Solar photovoltaic (PV) systems convert solar irradiation into electricity. Various types of solar conversion technology types are currently on the market, each differing in terms of costs and efficiency. Examples of such variants comprise crystalline and multi-crystalline silicon PV (mainstream technology), as well as thin film PV (less common technology). This factsheet for solar PV focuses on mainstream technology.
The solar modules generate direct current (DC). The DC might be used for off-grid applications, combined with an electricity storage system (a battery), however these systems will not be addressed in this factsheet: off-grid systems are considered niche markets where different pricing mechanisms occur. The major contribution for the Netherlands is expected to be in grid-connected systems. In these, DC from the modules is converted to alternating current (AC) by an inverter.
A PV mounting structure allows to fix the panels in the right position: usually a fixed tilt angle and a fixed orientation, although sun-tracking systems are also possible (but in the Netherlands currently more expensive in terms of electricity generation costs). There are three main spatial layouts: firstly a south-facing system, tilted at 30 to 40 degrees, for high energy generation during the year, characterised by high power peaks (at noon) during summer. Secondly, systems may be oriented towards both east and west at a smaller tilt. Advantages of these systems are that more peak capacity can be installed on the available surface (higher kWp/m2) and that the power peak during summer is smaller, with a more balanced power generation during the day as a result. For the Netherlands, these two layout variants are the most common, and both can be realised on rooftops and in field installations. Solar tracked systems comprise a third system type, which maximise electrity generation by actively adjusting the inclination angle and orientation. This type of system may be applied in solar fields, at a higher investment cost and more operational expenses, plus more land use due to the wider spatial requirements.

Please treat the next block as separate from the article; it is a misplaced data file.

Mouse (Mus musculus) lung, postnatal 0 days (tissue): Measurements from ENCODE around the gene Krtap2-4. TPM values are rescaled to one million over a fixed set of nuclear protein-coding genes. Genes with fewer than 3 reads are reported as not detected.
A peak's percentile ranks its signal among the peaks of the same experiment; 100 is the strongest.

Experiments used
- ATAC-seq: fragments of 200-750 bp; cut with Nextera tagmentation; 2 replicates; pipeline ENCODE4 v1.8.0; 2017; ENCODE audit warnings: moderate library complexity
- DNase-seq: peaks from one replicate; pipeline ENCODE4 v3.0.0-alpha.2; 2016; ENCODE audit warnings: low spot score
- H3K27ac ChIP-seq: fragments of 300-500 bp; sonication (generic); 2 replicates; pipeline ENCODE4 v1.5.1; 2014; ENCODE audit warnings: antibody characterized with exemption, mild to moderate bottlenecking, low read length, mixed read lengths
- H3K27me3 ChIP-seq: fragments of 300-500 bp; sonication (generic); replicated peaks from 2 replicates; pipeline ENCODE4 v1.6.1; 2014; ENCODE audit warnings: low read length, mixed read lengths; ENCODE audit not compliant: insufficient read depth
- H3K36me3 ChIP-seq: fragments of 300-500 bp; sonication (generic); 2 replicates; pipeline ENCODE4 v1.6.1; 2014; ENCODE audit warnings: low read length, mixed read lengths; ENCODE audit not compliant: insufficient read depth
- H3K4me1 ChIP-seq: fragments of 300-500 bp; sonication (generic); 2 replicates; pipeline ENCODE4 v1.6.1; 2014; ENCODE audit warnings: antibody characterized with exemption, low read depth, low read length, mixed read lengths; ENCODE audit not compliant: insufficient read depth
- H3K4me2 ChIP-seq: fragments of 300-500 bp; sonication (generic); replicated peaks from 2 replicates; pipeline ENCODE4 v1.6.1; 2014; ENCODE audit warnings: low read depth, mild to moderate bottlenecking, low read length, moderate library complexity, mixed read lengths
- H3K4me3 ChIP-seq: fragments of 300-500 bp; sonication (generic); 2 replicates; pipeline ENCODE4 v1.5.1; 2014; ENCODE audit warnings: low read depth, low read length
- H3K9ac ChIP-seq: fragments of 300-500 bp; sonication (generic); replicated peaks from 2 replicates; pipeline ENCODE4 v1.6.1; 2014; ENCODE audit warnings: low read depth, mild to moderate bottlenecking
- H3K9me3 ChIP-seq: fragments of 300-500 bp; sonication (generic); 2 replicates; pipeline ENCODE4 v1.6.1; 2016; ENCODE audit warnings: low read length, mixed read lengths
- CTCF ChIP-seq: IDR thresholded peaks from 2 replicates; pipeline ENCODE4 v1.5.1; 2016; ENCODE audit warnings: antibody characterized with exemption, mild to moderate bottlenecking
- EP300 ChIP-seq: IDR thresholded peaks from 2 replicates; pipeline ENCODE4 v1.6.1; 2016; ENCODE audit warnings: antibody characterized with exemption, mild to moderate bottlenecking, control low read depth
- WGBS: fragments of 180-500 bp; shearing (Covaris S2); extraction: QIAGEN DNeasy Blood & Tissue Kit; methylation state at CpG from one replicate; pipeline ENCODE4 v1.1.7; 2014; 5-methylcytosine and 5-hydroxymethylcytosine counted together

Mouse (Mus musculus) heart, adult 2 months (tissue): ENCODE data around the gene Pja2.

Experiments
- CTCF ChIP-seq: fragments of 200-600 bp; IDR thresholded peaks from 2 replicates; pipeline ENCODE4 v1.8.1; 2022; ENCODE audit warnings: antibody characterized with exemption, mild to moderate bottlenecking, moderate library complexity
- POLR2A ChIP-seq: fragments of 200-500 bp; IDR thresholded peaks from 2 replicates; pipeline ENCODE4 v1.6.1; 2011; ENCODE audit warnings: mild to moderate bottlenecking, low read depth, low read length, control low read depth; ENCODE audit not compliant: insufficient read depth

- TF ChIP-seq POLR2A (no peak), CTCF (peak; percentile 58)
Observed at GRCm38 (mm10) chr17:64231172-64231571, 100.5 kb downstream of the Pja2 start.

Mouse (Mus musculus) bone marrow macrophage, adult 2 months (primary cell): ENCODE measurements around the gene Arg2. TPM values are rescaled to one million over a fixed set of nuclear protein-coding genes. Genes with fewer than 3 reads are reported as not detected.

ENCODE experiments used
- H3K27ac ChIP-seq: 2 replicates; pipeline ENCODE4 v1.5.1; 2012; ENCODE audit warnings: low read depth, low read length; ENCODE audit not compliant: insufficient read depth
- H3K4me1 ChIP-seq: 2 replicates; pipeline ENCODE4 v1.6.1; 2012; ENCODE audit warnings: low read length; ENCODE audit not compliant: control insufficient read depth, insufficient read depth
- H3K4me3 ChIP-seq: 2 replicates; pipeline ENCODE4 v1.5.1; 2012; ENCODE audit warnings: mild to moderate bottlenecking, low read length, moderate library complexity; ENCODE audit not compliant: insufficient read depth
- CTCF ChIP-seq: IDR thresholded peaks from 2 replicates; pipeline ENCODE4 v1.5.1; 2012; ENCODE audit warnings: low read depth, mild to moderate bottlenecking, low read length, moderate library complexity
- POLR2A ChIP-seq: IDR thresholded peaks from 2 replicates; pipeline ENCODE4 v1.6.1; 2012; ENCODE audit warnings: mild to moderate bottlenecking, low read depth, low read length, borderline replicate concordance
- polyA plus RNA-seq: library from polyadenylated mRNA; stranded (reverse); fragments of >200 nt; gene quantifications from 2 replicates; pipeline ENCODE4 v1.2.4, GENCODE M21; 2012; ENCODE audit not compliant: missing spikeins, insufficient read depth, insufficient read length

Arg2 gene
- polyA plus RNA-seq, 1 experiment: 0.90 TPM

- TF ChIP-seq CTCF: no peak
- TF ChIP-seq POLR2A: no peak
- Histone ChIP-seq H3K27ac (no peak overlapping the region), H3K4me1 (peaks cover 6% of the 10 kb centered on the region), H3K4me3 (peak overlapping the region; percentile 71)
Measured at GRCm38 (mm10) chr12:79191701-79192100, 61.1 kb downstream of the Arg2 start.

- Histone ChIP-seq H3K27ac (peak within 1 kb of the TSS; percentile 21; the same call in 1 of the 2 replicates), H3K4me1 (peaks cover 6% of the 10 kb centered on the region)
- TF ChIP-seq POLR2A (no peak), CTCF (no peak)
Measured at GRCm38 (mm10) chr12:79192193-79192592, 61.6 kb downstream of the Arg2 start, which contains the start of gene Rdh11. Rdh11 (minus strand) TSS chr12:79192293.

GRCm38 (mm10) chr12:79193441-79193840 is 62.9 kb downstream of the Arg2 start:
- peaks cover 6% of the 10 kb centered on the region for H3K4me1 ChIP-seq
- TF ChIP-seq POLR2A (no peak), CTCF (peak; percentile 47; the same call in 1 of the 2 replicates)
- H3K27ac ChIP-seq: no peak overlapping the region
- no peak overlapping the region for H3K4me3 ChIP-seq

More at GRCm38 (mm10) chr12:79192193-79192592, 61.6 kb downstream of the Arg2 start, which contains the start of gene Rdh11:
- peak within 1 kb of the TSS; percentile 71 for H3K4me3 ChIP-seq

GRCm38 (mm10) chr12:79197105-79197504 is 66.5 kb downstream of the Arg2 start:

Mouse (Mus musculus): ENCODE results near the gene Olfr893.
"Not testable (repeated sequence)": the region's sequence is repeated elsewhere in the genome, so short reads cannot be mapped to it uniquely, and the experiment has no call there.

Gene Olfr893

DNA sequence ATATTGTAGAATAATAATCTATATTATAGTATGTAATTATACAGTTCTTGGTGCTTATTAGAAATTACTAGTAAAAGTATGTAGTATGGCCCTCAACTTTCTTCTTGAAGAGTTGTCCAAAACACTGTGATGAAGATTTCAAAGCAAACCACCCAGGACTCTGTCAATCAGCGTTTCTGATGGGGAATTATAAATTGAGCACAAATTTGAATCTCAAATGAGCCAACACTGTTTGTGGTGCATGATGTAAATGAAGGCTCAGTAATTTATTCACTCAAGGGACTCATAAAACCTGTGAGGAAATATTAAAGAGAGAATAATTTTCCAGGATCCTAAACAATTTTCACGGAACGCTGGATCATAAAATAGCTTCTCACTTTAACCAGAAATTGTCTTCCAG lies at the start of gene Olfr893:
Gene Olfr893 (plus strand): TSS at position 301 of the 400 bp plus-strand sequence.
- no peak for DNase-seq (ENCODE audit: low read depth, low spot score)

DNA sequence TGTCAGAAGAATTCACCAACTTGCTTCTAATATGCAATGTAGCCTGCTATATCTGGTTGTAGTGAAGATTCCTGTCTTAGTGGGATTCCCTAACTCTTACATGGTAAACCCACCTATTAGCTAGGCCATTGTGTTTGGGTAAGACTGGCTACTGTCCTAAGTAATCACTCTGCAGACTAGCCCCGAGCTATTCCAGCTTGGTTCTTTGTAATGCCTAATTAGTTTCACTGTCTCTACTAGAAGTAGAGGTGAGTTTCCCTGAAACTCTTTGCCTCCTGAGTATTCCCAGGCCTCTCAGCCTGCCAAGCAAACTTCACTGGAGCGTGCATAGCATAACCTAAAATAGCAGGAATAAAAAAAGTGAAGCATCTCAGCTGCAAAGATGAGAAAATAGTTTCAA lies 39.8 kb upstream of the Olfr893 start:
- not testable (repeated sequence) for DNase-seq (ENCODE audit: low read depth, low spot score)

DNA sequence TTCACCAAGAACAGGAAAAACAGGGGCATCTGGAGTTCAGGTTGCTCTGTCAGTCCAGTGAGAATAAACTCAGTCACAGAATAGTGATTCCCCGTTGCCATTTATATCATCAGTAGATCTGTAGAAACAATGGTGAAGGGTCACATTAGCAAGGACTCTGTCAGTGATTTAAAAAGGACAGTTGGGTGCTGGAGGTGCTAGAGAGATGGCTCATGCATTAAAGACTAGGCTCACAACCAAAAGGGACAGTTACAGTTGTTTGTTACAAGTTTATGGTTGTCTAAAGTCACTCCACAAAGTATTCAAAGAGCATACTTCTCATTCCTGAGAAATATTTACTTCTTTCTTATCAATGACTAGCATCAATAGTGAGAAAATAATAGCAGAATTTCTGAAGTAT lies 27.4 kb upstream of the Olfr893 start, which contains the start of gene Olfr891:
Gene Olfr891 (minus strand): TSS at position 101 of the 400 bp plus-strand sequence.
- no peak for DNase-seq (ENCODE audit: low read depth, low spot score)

Other variants of solar PV applications exist as well, such as floating PV or facade PV, integrated in buildings. These types generally are more expensive, although cost reductions are certainly to be expected. The photovoltaic module is an important component determining the total system cost, but as module costs have been decreasing rapidly over time its relative importance in system costs is reducing, and other components are getting more weight. Examples of other components are inverter costs, construction material and installation labour. This latter component is an important factor, which can be reduced by increasing the project scale and by moving from rooftop to ground based installations.
To estimate PV potentials, multiple methods exist, from bottom-up to top-down approaches. Bottom line however is that a large potential is existing, and possibly that system balancing constraints are more limiting than physical space.
In the technology factsheets, five solar PV system types will be addressed: household rooftop systems (typically 2-10 kWp, on sloped roofs or on flat roofs), large rooftop systems (reference size 250 kWp, generally flat roofs), multi-MW rooftop systems (reference size 5 MWp, flat roofs) and multi-MW solar PV fields (reference size 10 MWp, ground-based). Also, floating PV is addressed indicatively. Note that for all layouts two orientations are defined: South and East/West. The difference lies in the respective value of the full-load hours and expenses for surface rents.
In this factsheet, data is presented for a typical 5 MWp system (approximately 19,000 modules), on a South-facing rooftop with a fixed tilt, inclined.